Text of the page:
Lenah Ueltzen-Gabell was an award-winning equestrian in her younger days. She joined Wasserman in 2008 and oversees its international hub and EMEA Marketing Services in London. Since setting up in London, Lenah and her team have quadrupled the size of the marketing business through a combination of organic growth and acquisition. In the past year alone, Lenah’s Marketing Services team has managed partnerships across every major sports league and totalled 125 projects in 53 countries.
Desert Island Ads
Hope you like sports ads.
As my role at Wasserman sits on the crossroads of marketing and sport, I decided it would be fun to choose my all-time favourite sports campaigns.
To make a truly outstanding ad I believe you need to make it emotional, culturally relevant and give it a wicked soundtrack. An ability to not take yourself too seriously, or doing thing outside of the norm, also helps – and this doesn’t change for sports advertising. All of these ads have all of these things in spades.
It was also really heartening to see how many times the campaigns for sports brands transcended their sports, using their reach (often into younger, hard to reach markets) to tackle tough issues and drive positive messaging.
Sport England -This Girl Can
Absolute game changer. This wasn’t a match lighting the blue touch paper, but a bolt of lightning starting an unending fire. Out of nowhere the growing movement for gender equality, in the wider world but also within advertising and marketing itself, had a voice and a soundtrack and something to feel proud of. Something to show that we (some of us at least) understood what women were going through and wanted to use our skill-sets to try and make it better.
Nike – Brazil World Cup
The stakes are high for brands before any World Cup (and for the teams as well, of course), and in 1998 Nike won the tournament easily with this ad. Lead by the world’s best player at the time (the original Ronaldo), and not only encapsulating the fun of the football the Brazilians played but the character of the striker himself, the ad re-wrote the rule book for what you can do in a football ad.
Beats By Dre – The game before the game
16 years later and the spirit of the Nike ad lived on with Beats By Dre’s more emotional and serious look at the preparation before a game. Playing on the regular images of footballers getting off the bus with their headphones on, the ad was both inspiring and deeply personal. Not an easy task with some of the mega-stars involved.
P&G – ‘Thank you Mom’ 2016 Olympics
Another Tour de Force in the march towards advertisers talking to women (and mums in particular) as actual people with hopes, dreams and aspirations – and not just as people who buy groceries and nappies. A wonderful celebration of the hard work mums put in every day that so regularly goes unseen, unnoticed or un-thanked. Heart-wrenchingly emotional with a wonderful score.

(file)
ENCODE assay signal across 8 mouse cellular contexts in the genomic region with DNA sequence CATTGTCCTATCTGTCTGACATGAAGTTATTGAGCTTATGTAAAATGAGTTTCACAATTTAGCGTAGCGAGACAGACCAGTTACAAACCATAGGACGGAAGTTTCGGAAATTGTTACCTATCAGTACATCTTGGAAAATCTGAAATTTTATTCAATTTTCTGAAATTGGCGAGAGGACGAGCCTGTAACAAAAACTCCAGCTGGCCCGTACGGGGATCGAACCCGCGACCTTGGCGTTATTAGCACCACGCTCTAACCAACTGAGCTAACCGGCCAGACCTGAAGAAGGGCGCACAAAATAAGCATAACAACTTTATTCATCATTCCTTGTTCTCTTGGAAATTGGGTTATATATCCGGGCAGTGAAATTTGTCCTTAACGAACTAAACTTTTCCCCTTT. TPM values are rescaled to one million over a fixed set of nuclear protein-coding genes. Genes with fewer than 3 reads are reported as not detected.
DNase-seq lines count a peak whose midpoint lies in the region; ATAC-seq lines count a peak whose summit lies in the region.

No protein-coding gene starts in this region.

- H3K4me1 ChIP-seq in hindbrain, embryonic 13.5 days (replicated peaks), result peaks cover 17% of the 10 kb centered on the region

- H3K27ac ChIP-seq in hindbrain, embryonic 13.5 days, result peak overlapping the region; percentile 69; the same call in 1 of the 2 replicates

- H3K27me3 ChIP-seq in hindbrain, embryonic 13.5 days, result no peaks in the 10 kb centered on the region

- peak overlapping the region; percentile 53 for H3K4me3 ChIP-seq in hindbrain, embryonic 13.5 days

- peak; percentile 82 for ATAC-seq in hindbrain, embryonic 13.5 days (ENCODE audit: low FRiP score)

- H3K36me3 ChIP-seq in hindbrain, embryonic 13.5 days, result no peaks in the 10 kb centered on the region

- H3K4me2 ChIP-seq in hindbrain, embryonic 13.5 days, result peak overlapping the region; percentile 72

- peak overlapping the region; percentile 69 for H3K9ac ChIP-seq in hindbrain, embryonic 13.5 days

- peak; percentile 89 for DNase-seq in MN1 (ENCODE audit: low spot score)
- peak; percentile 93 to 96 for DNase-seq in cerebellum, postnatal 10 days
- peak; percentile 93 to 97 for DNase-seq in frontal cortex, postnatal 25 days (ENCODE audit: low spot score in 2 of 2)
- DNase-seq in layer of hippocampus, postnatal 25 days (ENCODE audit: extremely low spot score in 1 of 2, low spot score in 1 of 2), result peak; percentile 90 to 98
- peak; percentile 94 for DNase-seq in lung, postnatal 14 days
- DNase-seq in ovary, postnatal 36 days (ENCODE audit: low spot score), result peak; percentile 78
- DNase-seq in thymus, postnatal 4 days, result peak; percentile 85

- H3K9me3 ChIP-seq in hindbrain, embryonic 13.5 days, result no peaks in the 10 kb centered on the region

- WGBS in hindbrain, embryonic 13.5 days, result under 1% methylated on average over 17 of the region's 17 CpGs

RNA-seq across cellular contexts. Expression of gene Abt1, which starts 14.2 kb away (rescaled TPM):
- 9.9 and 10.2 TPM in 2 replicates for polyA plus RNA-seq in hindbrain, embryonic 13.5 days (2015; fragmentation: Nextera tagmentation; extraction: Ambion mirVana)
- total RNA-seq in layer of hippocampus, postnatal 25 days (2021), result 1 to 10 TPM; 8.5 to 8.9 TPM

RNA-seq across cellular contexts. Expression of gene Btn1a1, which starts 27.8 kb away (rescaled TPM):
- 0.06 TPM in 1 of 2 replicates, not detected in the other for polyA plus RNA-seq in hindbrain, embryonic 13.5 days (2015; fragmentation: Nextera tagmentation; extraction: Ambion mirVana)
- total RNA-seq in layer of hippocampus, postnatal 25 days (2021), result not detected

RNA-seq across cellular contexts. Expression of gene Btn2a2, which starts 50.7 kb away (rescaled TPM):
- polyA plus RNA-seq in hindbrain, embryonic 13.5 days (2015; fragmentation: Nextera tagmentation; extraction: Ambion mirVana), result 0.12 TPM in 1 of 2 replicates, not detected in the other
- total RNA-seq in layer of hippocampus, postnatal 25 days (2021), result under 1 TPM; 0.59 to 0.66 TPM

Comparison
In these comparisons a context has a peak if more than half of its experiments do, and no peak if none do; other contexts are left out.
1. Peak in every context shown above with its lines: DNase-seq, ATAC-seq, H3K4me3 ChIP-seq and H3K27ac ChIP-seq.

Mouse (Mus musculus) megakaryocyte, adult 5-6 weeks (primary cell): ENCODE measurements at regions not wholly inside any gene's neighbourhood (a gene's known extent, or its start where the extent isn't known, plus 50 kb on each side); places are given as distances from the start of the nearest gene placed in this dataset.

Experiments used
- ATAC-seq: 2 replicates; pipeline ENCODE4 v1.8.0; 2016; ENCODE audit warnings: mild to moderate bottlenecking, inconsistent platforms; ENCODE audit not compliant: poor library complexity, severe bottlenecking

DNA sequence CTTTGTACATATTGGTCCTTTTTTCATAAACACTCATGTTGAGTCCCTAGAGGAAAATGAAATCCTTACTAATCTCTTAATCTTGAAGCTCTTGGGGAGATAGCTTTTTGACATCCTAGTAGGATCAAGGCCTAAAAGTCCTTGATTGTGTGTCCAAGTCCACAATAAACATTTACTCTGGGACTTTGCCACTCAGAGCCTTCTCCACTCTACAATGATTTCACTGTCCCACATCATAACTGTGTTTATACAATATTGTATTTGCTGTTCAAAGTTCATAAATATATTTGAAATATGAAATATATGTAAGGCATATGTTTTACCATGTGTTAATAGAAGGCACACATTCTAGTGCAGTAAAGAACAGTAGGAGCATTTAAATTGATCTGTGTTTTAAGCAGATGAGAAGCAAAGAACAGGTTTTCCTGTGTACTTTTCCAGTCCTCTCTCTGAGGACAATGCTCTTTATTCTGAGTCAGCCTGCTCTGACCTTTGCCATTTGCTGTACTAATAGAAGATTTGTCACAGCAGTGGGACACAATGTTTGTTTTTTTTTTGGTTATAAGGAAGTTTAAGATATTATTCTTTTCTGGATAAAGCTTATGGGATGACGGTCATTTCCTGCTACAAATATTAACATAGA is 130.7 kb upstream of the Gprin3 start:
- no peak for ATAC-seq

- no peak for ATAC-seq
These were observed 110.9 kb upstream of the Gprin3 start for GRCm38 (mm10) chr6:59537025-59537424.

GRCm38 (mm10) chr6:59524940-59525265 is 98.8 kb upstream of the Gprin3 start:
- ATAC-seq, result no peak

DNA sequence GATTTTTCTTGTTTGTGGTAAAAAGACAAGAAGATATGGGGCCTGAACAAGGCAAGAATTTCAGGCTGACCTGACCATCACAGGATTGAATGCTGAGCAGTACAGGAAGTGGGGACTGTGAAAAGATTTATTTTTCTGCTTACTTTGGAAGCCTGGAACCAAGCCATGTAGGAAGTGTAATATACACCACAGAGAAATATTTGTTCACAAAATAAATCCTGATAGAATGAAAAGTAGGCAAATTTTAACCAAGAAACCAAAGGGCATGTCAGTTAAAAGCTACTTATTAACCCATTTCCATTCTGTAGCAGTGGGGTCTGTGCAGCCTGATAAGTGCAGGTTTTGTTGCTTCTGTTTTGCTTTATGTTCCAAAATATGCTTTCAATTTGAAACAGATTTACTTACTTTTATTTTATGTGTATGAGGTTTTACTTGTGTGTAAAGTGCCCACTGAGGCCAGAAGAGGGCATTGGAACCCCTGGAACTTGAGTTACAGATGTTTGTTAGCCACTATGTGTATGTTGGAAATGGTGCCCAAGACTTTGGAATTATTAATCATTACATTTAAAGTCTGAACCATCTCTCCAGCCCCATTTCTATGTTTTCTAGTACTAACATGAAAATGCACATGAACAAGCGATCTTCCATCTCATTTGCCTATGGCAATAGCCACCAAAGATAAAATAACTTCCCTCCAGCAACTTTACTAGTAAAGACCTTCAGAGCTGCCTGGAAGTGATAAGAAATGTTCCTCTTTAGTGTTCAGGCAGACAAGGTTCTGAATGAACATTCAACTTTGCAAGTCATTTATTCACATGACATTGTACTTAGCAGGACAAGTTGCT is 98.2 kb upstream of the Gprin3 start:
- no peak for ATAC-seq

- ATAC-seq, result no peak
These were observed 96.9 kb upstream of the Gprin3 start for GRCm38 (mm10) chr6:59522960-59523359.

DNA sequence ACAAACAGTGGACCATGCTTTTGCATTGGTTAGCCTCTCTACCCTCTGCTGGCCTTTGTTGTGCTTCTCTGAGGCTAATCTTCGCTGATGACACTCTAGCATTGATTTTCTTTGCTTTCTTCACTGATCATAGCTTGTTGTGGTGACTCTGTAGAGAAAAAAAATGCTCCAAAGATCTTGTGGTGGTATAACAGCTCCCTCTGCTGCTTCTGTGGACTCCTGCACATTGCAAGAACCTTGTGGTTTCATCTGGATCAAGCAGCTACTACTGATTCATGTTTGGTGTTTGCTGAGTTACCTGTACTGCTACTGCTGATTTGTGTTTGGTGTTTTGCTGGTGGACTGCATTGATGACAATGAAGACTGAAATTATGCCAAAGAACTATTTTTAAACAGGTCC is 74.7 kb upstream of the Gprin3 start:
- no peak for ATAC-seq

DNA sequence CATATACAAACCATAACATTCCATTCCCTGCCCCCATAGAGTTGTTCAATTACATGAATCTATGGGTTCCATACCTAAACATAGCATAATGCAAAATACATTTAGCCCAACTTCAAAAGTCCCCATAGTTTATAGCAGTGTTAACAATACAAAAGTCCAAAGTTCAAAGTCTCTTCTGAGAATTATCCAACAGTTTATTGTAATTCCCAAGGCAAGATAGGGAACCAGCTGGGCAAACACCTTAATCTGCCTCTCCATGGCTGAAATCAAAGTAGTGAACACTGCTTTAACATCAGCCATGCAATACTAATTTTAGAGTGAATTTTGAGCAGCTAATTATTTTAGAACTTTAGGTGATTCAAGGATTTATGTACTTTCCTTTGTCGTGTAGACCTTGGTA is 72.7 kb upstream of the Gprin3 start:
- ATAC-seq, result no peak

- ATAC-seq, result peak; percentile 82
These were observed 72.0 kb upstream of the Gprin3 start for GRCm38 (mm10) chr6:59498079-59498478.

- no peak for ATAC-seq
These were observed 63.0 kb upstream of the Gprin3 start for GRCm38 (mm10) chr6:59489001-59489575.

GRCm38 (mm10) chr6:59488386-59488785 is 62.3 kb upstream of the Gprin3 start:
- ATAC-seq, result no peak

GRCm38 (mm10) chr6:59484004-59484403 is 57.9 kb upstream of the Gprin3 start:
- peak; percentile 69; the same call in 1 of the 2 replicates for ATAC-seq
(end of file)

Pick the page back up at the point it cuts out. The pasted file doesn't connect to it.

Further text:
Nike Bottled Courage – Beijing Olympics
Breaking conventions by starting with the inspirational quote (from Bill Bowerman, co-founder of Nike and inventor of the modern running shoe) this ad starts at a rocket pace, grabs you by the emotional shorts and never slows down, much like its stars. A montage of moments of sporting glory, excellence and strength set to an absolute banger of a track. Ticking all boxes.
Martini vintage ad – Monaco
Moving deftly away from what could be a stereotyped petrol head position, as the sun shines hazily and the drink flows over ice you can feel yourself getting lost in the glitz and glamour of Monaco. But isn’t it just the song that brings it all together? The original composition sadly seems to be a lost artform these days, and this one is superbly evocative of its time and place. Emotional, tick. Wicked soundtrack, tick.
BA interactive ad for 2012 – drive a jumbo down your street
One of the most impressive things about the 2012 Olympics was how personal it was and how involved it made you feel. And BA absolutely nailed this prevailing wind with its interactive ad. Using images from Street View users were able to steer a BA Jumbo Jet down their own street – all with The Clash’s London Calling banging out – before taking the plane back to the Olympic Park.
Anyone who knows me will have heard me wax lyrical about this campaign – but it is an all-time favourite because it just totally delivers, from concept to execution.
Pepsi – Through the Years (iconic and representative of culture if we can go outside of pure sports.)
For my last one, I’m going to break my own rule on only sports ads by collecting Pepsi’s ads through the years, from The Taste Test (which forced Coke to change its recipe) to Michael Jackson earning $5 million and Britney Spears getting $8 million. Always great music, always highly emotional and generally completely outside the norm.